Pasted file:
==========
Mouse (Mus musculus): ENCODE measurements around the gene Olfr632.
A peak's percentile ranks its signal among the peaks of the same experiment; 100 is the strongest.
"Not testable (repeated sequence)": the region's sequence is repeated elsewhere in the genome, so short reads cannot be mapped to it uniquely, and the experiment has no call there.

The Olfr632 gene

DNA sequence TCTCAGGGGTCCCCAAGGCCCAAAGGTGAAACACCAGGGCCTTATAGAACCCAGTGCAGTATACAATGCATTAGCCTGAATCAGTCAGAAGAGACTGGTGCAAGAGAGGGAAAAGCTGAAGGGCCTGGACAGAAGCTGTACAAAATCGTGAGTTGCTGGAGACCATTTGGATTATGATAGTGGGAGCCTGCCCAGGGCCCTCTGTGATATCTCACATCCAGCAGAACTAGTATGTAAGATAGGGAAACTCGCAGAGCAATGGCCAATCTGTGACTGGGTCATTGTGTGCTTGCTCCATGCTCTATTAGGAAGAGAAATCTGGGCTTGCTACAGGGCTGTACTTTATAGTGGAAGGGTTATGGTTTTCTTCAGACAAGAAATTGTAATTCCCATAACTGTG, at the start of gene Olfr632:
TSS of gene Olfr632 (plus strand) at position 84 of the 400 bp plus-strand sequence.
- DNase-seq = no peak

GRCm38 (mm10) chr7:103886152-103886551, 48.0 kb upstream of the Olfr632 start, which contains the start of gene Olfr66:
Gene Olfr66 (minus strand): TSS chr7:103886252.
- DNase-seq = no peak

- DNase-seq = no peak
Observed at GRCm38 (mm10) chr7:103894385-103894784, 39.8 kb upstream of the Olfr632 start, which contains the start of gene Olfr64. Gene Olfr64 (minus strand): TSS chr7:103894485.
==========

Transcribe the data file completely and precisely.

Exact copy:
Mouse (Mus musculus): ENCODE measurements around the gene Olfr632.
A peak's percentile ranks its signal among the peaks of the same experiment; 100 is the strongest.
"Not testable (repeated sequence)": the region's sequence is repeated elsewhere in the genome, so short reads cannot be mapped to it uniquely, and the experiment has no call there.

The Olfr632 gene

DNA sequence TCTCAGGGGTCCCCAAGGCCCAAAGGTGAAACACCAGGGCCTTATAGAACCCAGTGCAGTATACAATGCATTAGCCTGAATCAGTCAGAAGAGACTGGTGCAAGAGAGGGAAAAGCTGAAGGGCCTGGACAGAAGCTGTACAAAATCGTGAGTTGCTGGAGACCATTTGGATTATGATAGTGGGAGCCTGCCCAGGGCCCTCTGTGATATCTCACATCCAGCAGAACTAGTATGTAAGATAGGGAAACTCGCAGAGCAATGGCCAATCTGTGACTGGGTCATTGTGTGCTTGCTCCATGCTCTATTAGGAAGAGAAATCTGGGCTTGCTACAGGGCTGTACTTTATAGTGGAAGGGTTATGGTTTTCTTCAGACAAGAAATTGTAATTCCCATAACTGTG, at the start of gene Olfr632:
TSS of gene Olfr632 (plus strand) at position 84 of the 400 bp plus-strand sequence.
- DNase-seq = no peak

GRCm38 (mm10) chr7:103886152-103886551, 48.0 kb upstream of the Olfr632 start, which contains the start of gene Olfr66:
Gene Olfr66 (minus strand): TSS chr7:103886252.
- DNase-seq = no peak

- DNase-seq = no peak
Observed at GRCm38 (mm10) chr7:103894385-103894784, 39.8 kb upstream of the Olfr632 start, which contains the start of gene Olfr64. Gene Olfr64 (minus strand): TSS chr7:103894485.